After months of expectation and headlines, the Economic Crime and Corporate Transparency Act (ECCTA) is now law.
Its implications are wide-ranging including a new offence of failure to prevent fraud; increased powers for Companies House; expansion of the “identification principle”; new NCA powers to seize crypto-assets; and additional powers to the Court to deal with “SLAPP” lawsuits.
When do all these changes take place, and what might they mean for practitioners?
Failure to prevent fraud
One of the most concentrated upon areas of ECCRA is the new offence of failure to prevent fraud. This offence only comes into force once the government has issues guidance as to what “reasonable” fraud prevention measure are.
Under the new provision, an organisation will be liable where a specified fraud offence is committed by an employee or agent, for the organisation’s benefit, and the organisation did not have reasonable fraud prevention procedures in place.
A “large organisation” is defined as any company that had any two of the following within the financial year preceding the relevant fraud offence:
- a turnover of more than £36m
- a balance sheet total of more than £18
- more than 250 employees.
This is far reaching and represents a shift towards better corporate governance -it will now be more difficult for relevant organisations to deny knowledge of the fraud and blame rogue employees, without being able to demonstrate proper policies and procedures, the organisation will be drawn in. Based on recent statistics, over 7,500 organisations could be effected.
While these sections will only come into force once the government publishes guidance as to reasonable fraud prevention measures, there is no harm in reviewing existing fraud prevention measures and identifying areas that may require bolstering. This could then of course be tailored or adjusted once the guidance is published.
Practitioners, particularly general counsel for large organisations, should carefully consider what existing fraud prevention measures are in place in their organisations, and whether those measures are “reasonable”.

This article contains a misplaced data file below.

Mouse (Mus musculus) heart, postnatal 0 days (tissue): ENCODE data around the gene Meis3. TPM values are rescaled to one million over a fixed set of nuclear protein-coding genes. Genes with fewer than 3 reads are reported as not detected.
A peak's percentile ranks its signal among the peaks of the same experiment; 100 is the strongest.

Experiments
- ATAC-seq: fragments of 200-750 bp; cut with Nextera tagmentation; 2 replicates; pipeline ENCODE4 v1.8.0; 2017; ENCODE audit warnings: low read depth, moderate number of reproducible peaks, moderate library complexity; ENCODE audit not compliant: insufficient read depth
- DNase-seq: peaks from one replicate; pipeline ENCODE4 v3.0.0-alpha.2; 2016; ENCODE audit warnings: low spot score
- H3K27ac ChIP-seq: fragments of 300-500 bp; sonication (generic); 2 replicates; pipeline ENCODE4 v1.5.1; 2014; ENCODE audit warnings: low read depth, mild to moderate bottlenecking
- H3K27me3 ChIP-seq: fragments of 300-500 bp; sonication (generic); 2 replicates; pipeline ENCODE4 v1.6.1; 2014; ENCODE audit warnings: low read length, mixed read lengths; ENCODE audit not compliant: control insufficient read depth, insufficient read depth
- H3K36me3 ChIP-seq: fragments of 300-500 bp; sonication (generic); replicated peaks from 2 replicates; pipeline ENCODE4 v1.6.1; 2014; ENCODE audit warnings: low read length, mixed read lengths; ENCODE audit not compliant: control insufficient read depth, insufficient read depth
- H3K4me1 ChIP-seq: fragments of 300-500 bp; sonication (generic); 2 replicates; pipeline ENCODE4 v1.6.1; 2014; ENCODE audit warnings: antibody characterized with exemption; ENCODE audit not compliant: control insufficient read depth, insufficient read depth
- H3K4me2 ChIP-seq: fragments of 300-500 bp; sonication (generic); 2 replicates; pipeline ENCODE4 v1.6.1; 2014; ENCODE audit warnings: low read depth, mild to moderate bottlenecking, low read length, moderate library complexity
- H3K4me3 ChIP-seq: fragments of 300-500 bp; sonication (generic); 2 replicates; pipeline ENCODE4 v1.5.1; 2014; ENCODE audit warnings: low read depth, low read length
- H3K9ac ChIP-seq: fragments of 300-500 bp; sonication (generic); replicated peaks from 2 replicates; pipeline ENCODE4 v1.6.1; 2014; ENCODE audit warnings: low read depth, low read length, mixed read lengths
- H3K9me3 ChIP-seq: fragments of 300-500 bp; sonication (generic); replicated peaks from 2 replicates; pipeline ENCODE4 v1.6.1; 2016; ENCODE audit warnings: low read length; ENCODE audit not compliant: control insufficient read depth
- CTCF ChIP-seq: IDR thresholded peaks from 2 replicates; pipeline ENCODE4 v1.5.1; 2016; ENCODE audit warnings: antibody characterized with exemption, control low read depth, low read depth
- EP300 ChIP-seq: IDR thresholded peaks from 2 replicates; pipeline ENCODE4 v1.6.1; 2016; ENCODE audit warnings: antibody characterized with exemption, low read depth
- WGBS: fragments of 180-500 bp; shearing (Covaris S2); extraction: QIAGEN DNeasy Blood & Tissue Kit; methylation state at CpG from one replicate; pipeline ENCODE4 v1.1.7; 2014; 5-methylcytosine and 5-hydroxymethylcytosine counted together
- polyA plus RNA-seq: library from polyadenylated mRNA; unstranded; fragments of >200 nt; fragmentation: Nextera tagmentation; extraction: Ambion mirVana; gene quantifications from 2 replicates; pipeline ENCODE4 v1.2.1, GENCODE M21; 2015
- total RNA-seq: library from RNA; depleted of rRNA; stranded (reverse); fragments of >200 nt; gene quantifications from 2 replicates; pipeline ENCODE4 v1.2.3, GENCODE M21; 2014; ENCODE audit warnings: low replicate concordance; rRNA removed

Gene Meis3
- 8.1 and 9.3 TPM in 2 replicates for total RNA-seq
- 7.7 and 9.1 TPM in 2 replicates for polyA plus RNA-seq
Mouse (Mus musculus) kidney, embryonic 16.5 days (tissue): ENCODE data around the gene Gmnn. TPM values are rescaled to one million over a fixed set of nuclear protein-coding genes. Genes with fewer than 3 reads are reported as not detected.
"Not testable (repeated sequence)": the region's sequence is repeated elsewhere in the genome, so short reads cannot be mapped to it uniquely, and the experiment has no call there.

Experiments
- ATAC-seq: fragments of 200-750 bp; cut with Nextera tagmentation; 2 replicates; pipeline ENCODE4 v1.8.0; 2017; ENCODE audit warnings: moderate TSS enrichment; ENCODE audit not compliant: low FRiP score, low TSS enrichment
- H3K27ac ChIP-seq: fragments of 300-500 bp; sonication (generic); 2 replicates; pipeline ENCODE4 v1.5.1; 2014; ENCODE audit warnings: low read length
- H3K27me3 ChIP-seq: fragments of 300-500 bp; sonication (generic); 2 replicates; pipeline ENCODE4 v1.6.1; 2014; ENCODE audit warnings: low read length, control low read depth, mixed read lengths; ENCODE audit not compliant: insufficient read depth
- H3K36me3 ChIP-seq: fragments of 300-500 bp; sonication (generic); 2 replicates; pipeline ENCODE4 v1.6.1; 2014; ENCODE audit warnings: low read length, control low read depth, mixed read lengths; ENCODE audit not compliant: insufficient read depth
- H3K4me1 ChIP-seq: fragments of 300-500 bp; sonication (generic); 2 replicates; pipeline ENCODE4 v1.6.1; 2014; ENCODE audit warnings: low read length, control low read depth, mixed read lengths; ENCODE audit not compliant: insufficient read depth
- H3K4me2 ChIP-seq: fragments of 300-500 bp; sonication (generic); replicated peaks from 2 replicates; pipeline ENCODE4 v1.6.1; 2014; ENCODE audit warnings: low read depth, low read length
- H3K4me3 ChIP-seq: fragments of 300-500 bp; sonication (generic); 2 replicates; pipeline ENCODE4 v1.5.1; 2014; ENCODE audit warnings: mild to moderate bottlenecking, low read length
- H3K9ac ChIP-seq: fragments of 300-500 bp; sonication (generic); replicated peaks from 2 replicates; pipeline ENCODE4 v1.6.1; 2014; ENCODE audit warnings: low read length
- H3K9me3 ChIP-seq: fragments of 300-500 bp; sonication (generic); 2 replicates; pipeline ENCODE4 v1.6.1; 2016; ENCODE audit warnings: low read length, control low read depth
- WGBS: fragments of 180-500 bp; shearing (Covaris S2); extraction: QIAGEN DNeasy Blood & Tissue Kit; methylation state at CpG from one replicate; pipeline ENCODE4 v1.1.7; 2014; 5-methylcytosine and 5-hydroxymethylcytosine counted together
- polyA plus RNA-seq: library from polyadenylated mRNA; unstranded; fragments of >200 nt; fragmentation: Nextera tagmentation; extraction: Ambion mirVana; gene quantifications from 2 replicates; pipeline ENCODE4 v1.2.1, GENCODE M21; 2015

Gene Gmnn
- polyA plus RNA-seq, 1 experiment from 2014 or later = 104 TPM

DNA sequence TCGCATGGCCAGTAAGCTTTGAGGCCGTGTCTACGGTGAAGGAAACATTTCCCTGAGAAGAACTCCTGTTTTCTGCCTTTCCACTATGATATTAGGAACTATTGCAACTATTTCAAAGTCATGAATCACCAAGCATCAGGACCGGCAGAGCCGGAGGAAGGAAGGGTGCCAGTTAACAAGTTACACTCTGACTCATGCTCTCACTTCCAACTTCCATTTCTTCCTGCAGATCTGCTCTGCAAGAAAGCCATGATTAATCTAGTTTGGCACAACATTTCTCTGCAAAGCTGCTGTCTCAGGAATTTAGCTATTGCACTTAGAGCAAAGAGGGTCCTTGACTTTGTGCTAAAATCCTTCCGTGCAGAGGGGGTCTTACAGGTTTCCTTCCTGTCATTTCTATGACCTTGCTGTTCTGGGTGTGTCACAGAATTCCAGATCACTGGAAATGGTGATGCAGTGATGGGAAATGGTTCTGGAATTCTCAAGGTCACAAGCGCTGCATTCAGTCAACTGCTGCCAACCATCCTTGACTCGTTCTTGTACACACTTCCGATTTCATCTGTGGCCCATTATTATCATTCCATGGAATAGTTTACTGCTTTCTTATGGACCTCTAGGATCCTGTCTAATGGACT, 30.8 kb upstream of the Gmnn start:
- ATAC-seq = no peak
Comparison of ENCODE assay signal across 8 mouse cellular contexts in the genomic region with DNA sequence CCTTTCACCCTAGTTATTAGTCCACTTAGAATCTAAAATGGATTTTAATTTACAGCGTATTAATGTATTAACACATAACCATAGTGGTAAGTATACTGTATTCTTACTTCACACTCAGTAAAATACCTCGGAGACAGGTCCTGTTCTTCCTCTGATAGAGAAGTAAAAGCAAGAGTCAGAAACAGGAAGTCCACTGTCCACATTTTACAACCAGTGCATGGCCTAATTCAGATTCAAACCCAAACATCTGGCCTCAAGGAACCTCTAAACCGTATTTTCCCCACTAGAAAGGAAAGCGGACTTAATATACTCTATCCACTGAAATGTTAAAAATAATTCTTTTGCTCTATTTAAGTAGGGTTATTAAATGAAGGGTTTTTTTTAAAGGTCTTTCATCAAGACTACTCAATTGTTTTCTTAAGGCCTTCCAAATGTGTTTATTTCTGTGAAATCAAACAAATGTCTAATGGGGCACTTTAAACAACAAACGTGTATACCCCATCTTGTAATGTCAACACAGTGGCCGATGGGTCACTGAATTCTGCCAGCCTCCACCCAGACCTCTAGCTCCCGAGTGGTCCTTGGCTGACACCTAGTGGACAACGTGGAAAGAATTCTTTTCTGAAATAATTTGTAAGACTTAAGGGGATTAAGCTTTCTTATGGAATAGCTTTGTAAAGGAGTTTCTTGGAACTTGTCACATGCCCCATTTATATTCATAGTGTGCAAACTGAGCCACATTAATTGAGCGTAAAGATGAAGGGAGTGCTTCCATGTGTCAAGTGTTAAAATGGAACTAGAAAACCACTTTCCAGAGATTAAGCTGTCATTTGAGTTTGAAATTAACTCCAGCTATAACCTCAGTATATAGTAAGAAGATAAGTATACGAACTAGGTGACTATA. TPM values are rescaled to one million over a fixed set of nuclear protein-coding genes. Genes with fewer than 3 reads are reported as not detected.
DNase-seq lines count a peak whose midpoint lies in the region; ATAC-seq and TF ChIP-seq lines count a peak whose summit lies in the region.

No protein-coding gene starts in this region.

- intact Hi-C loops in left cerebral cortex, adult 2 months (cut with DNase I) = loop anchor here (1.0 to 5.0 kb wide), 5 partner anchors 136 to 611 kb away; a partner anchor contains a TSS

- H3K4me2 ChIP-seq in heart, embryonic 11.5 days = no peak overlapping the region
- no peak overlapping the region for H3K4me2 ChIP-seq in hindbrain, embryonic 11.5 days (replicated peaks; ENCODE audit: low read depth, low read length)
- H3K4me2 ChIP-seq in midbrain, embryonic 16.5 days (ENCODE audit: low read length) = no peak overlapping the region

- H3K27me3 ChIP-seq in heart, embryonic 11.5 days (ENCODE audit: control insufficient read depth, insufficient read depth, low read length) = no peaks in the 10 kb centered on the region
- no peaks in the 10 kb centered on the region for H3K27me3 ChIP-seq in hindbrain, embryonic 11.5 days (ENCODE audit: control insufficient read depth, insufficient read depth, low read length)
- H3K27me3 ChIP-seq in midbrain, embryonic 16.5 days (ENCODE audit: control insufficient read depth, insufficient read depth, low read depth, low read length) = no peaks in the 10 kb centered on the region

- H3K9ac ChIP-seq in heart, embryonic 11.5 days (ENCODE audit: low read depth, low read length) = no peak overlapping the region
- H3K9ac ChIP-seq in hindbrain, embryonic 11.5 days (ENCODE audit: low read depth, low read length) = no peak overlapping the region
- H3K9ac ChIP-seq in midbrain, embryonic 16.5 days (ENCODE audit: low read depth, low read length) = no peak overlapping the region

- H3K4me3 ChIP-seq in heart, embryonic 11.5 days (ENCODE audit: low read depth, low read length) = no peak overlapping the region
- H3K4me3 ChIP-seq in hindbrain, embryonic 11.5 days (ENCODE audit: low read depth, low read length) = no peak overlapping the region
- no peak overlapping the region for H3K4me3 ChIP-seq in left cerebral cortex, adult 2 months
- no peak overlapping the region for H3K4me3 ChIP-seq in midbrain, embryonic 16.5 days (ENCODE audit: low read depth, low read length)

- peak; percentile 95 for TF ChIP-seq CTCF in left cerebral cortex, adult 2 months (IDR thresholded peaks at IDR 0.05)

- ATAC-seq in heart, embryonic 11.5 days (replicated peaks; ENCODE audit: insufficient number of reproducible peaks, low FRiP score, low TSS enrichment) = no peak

It will likely be key to consider what the organisation’s fraud risk level is – for high-risk organisations (such as those conducting sales to consumers, or pension providers) it may be prudent to very carefully consider what may be “reasonable” in advance of guidance being published.
Given the prospects of unlimited fines, it may pay to be prudent in this regard. Government guidance is keenly anticipated.
Expansion of the identification principle
ECCTA introduces a test which replicates the definition of “senior manager” in the Corporate Manslaughter and Corporate Homicide Act 2007. In sum, a senior manager is an individual that plays a significant role in the making of decisions about how the whole or a substantial part of the activities of the organisation are to be managed, or the actual managing or organising of those activities. This comes into force on 26 December 2023.
This looks at the senior manager’s role within the organisation and the level of managerial responsibility they undertake rather than merely their job title. It should enable more prosecutions where a senior manager plays a significant role in decision making within the company but may not have been deemed to be the “directing mind and will”.
As with the changes introducing the offence of failure to prevent fraud, practitioners and those in-house in particular will want to consider their organisations corporate governance and compliance measures.
This change, coupled with the new offence, firmly puts the onus on companies to actively prevent fraud and ensure their workforces (especially at the level of senior management and above) act with integrity. It is now clear organisations will be subject to consequences if they fail to do so.
Power to strike out “SLAPPs”